Boaters, Marina file claims with the city over McKellar Lake sewage spill

This is an archived article and the information in the article may be outdated. Please look at the time stamp on the story to see when it was last updated.
Data pix.

MEMPHIS, Tenn. -- Memorial Day is the busiest day for boating season, but at Riverside Park Marina things aren't busy at all.

"Sun up to sun down we had 8 boaters," said Larry Stanley, owner of the  Riverside Park Marina.

He has been keeping a tally of boats coming into his Marina since it re-opened a week ago.

"Four on Friday," said Stanley.

It's far from the usual 35 to 40 boats on a holiday.

"Normally on weekends I can have people out there directing traffic showing them where to park we have so many boaters," he said.

This is what they feared would happen after the City shutdown the lake because of a huge sewage spill.

"With all the publicity that we have had, I just don't think anybody is gonna jump up and grab their kids or grand kids and jump up and just go boating. They are not gonna do it," said Stanley.

He said being closed a month has cost him customers and clean-up expenses.

"We are in the neighborhood of $100,000."

It's business he said may take a while to recover.

"My biggest thing is if they knew they had a problem, why didn't they have back-up in case this did happen," said Stanley.

So now he and several boaters have filed claims with the City of Memphis for damages because of the sewage spill.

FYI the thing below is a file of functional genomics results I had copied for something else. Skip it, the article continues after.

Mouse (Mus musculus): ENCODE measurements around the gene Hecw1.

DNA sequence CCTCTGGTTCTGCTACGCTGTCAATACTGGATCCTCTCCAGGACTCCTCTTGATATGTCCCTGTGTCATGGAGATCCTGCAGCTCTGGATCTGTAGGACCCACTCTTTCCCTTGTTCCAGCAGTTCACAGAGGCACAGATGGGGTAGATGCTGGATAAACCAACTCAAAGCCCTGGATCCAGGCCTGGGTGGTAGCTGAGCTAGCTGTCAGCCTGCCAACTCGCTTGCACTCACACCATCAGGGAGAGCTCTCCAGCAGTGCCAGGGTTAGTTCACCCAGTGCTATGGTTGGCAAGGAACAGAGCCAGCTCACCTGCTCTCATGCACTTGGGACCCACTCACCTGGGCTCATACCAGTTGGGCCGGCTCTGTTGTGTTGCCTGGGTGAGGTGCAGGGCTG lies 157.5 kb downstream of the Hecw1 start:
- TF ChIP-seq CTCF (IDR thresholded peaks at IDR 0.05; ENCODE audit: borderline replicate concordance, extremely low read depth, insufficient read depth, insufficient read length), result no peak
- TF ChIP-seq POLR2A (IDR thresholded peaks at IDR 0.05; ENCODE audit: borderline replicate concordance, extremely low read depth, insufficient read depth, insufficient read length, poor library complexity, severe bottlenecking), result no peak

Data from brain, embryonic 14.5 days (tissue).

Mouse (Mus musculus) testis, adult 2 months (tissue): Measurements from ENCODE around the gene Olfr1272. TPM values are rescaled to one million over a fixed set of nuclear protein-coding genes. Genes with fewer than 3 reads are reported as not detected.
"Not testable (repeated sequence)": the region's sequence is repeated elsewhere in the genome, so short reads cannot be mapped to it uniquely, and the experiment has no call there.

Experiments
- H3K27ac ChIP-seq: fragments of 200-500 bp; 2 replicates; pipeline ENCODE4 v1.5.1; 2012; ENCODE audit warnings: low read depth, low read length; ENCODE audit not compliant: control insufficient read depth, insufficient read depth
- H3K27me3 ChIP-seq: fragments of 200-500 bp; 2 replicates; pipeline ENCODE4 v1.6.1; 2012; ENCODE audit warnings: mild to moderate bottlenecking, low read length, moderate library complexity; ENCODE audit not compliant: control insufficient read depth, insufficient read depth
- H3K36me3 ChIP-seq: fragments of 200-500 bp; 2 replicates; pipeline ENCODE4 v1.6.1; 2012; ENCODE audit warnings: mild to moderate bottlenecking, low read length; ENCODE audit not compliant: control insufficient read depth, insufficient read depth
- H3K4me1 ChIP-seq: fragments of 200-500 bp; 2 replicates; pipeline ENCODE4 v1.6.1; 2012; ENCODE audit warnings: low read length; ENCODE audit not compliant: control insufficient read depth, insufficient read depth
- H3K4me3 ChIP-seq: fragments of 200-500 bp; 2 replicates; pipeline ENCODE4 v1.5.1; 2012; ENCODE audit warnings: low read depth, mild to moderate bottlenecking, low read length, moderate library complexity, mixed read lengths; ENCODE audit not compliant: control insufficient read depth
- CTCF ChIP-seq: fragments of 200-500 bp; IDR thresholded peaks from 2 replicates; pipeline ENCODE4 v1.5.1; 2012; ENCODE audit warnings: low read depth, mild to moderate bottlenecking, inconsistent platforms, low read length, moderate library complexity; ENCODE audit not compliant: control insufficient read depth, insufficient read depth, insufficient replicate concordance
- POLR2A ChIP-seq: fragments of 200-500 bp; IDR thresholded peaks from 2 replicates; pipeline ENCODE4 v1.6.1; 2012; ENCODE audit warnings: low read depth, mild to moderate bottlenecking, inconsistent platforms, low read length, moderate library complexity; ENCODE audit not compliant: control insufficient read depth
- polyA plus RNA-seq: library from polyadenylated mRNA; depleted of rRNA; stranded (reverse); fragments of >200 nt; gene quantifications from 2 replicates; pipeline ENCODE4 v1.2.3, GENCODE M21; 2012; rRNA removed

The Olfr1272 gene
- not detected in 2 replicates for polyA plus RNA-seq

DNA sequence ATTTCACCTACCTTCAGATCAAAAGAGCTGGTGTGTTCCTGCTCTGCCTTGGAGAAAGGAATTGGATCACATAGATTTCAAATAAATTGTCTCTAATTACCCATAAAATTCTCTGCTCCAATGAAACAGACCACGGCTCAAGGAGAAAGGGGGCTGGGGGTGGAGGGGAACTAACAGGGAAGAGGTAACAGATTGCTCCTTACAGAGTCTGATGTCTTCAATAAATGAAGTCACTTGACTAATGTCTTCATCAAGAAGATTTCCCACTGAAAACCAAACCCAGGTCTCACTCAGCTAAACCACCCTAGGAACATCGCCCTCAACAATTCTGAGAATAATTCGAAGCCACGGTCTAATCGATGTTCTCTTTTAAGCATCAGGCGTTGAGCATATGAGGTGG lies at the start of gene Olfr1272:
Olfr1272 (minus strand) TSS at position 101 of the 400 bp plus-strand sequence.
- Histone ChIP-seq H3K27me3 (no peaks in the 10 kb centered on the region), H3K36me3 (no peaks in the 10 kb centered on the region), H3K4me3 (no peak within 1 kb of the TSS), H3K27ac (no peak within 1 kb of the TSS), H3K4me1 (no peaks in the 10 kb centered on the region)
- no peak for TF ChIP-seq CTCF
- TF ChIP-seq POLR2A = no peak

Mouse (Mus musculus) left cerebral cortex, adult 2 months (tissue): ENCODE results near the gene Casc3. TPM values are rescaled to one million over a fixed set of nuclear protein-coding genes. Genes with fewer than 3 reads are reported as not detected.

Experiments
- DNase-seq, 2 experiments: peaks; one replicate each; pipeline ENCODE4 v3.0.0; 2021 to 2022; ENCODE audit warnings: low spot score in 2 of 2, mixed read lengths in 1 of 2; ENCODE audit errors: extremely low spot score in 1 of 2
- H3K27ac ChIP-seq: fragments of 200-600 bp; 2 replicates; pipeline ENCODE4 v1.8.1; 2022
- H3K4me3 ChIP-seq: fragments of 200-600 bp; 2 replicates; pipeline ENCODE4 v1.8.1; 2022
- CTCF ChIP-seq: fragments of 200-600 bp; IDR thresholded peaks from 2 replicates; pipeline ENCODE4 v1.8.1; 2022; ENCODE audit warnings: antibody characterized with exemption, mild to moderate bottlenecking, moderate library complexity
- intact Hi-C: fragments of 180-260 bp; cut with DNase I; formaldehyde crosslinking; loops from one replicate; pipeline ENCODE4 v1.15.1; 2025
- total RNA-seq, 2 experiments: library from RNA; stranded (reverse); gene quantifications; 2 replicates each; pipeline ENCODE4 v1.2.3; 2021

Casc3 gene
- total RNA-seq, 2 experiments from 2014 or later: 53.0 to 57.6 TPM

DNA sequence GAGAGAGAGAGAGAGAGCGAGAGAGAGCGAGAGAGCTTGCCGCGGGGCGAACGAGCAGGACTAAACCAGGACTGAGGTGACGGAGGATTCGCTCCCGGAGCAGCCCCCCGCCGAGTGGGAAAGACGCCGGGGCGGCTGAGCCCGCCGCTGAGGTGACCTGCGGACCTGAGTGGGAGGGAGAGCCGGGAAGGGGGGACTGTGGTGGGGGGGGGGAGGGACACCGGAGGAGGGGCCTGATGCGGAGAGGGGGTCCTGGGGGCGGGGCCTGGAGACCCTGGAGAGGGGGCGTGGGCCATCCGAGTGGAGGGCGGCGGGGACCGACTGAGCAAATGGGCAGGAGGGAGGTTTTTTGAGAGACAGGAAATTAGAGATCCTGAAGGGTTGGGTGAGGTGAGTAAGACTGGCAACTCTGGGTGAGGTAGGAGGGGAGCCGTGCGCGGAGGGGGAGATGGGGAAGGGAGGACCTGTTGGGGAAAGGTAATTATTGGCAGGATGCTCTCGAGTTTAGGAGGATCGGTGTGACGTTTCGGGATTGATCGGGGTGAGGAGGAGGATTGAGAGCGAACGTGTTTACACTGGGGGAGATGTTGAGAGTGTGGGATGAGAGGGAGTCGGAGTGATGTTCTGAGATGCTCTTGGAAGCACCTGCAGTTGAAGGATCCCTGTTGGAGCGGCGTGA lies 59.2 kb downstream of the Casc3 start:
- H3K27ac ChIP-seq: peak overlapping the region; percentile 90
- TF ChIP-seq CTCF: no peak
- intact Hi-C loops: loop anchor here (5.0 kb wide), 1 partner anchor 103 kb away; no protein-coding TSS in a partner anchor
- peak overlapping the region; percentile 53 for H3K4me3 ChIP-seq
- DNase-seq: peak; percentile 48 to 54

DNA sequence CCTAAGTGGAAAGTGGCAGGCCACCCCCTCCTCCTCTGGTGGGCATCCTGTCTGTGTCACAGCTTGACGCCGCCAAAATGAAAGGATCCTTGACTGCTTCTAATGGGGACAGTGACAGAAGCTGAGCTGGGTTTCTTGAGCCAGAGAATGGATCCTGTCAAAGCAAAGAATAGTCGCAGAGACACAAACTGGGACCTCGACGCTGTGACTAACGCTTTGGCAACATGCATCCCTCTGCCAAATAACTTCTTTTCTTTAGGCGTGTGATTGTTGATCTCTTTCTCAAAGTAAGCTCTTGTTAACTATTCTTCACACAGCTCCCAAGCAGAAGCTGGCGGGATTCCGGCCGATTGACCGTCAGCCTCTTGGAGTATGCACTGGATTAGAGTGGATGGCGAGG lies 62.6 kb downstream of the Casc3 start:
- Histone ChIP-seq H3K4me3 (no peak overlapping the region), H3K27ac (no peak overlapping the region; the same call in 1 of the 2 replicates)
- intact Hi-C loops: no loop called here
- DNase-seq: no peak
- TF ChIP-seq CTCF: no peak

He said many boaters, whose vessels have to sit in the water, want the city to pay to clean the bottom of their boats.

It could cost anywhere from $2,000 to $3,000 per boat,  depending on the boat size.

"They are concerned this contamination may have gotten on them. They want to make sure that their boats are E-coli free," said Stanley.

Stanley said 65% of his marina sits on white styrofoam that soaks up water.

He feared that's contaminated too.

"If it was in the water, the foam absorbed it. It's a fact," said Stanley.

There are also worries for those who depend on McKellar Lake.

They are hoping for more boaters like Barry Frazier, one of a few who did come back.

"Until they fixed the problem, I didn't think it was safe. So until I found out it was clear and they said it was clear, that's when I came down," he said.

Still he fears others won't.

"Yeah. It's catastrophic. We are in trouble. Yeah. Certainly," said Stanley.

Stanley wouldn't not share the amount of his claim with the City of Memphis.

He and the other boaters are still awaiting a city response, saying they filed the claim about 2 weeks ago.

City offices were closed Monday for the holiday.


Latest News

More News